The Senate, in a decisive defeat for the Reagan administration, voted overwhelmingly last night to impose economic sanctions against South Africa as a protest against the white government's apartheid policy of racial separation.

The 80-to-12 vote reflected growing criticism nationwide that President Reagan's policy of "constructive engagement" with South Africa has left the United States increasingly isolated as Pretoria's chief ally and political defender.

The House has already approved sanctions stiffer than those in the Senate proposal, and a House-Senate conference committee is expected to meet next week to try to resolve differences.

South African Ambassador Herbert Beukes said his government would have no comment until the measure becomes law.

Imposition of sanctions "places the South African government on notice that good relations with the United States require substantial reform," said Senate Foreign Relations Committee Chairman Richard G. Lugar (R-Ind.), who pushed the bill as a compromise approach. He called it "a genuine, positive contribution to promoting an end to apartheid."

Backers acknowledged that the bill's impact would be more symbolic than real and have little immediate effect on South Africa's economy. But they insisted that the symbolism would be important in putting Congress on record in opposition to apartheid, official policy in South Africa since 1948.

"This is a long overdue message of support for South African blacks," said Sen. Claiborne Pell (D-R.I.), who cosponsored the measure. "It makes it very, very clear that the United States is committed to ending apartheid."

The bill would ban new U.S. bank loans and exports of nuclear technology to South Africa and further curb computer sales, while requiring U.S. companies with more than 25 workers there to observe a slightly tightened version of the "Sullivan principles," which mandate desegregation, pay raises and promotions for blacks.

U.S. firms would be required to "take an active role" in opposing apartheid.

Further sanctions, including a ban on new U.S. private investment in South Africa and on importation of krugerrand gold coins, could be considered in 18 months if South Africa is found to have made no progress in ending apartheid. In a new twist, the measure authorizes minting new U.S. gold coins in four weights identical to krugerrand denominations.

The House-passed version bans private investment and krugerrand imports immediately and lifts the bans if apartheid is curbed.

Senate critics unanimously affirmed their opposition to apartheid but argued that sanctions might erode U.S. influence with the South African government and lead to increased restrictions on blacks.

Sanctions also would drive some companies with many black employes out of business, the critics said.

"It is a blight on the United States for us to take this action against a friend that has been an ally in every war," Sen. Barry Goldwater (R-Ariz.) said.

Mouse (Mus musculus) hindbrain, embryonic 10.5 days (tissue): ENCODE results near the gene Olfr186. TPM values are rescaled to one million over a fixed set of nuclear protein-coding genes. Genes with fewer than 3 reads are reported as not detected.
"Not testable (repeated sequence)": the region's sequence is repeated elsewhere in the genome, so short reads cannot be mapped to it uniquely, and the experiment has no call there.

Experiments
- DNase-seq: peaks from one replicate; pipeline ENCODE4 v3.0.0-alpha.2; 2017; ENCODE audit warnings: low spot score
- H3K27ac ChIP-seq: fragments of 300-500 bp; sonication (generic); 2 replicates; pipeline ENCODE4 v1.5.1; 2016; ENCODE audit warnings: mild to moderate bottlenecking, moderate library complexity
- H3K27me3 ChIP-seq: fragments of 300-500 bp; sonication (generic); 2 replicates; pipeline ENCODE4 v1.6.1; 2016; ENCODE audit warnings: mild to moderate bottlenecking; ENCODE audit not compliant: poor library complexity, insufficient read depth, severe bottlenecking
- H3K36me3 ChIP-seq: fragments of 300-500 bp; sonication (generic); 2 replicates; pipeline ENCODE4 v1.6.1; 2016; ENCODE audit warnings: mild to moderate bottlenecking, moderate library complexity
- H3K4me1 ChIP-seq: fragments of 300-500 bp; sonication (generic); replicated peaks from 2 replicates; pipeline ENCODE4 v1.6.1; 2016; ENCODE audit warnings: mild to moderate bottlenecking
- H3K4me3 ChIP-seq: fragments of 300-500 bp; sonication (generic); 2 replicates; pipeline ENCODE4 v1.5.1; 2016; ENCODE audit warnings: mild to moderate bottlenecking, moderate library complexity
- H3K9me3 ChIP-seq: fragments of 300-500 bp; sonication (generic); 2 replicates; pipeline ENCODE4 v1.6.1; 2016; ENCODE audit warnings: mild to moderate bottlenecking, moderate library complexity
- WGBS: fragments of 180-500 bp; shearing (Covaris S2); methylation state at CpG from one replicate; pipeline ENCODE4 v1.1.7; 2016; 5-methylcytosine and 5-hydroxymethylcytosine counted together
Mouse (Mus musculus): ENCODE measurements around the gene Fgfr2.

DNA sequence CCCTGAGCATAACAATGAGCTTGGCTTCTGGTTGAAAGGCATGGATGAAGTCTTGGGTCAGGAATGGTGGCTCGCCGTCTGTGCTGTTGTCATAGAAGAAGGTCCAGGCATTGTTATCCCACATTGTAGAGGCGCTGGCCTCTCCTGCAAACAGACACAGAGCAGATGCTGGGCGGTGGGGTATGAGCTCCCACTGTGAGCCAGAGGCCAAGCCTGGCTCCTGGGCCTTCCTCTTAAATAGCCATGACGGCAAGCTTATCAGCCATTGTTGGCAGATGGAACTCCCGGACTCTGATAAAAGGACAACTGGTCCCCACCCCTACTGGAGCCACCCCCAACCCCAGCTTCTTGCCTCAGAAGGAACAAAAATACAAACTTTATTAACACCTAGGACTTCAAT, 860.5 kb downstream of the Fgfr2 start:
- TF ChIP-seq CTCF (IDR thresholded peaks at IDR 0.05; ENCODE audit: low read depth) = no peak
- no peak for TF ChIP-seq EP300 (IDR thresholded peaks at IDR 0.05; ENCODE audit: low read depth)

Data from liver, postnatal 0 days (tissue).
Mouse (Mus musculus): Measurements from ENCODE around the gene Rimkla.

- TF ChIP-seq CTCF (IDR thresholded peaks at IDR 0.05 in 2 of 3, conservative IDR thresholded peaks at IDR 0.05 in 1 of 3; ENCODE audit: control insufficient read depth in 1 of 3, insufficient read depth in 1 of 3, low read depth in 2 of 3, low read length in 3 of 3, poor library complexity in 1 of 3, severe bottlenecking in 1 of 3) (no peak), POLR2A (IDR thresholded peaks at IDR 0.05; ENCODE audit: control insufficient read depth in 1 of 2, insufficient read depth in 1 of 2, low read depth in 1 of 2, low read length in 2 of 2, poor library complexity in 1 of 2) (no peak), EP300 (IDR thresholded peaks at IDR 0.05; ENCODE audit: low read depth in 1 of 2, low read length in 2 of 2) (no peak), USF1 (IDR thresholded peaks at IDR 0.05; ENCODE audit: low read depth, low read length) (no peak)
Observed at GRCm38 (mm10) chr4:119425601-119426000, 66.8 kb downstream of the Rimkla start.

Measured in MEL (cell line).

Sen. Nancy Landon Kassebaum (R-Kan.), chairman of the Foreign Relations subcommittee on African affairs, said she would vote for the bill as a compromise measure but warned that it might be "replacing 'constructive engagement' with a form of destructive disengagement with no change in the results."

"Constructive engagement" stresses diplomatic efforts and minimal public rhetoric in pushing negotiations toward ending cross-border violence between South Africa and its neighbors. The administration holds that this would provide Pretoria with enough security to allow domestic reforms and major concessions to its internal critics, especially blacks.

Until the last minute, the vote was threatened by filibuster. The Senate voted, 88 to 8, on Wednesday to restrict Sen. Jesse Helms (R-N.C.), who then let debate proceed in the expectation, aides said, that no strengthening amendments would be attached to Lugar's bill.

"My purpose was to prevent, if I could, loading the Senate bill with the kind of garbage Sen. Edward M. Kennedy D-Mass. and others were promoting," Helms said later.

Kennedy and other liberals, including Sen. Alan Cranston (D-Calif.), agreed to withhold amendments to prevent another filibuster. "You could say Helms was the chief architect of the way it came out," an aide to a liberal senator said.

Several last-minute conservative efforts to weaken the bill were overwhelmed, and the Senate voted, 90 to 2, against substituting the House-passed version.

Helms said that vote would prevent House-Senate conferees from doing anything stronger than the Senate approach. Kennedy later disagreed, saying, "This is a good bill, and I think the bill that will come out of the conference committee will be even stronger."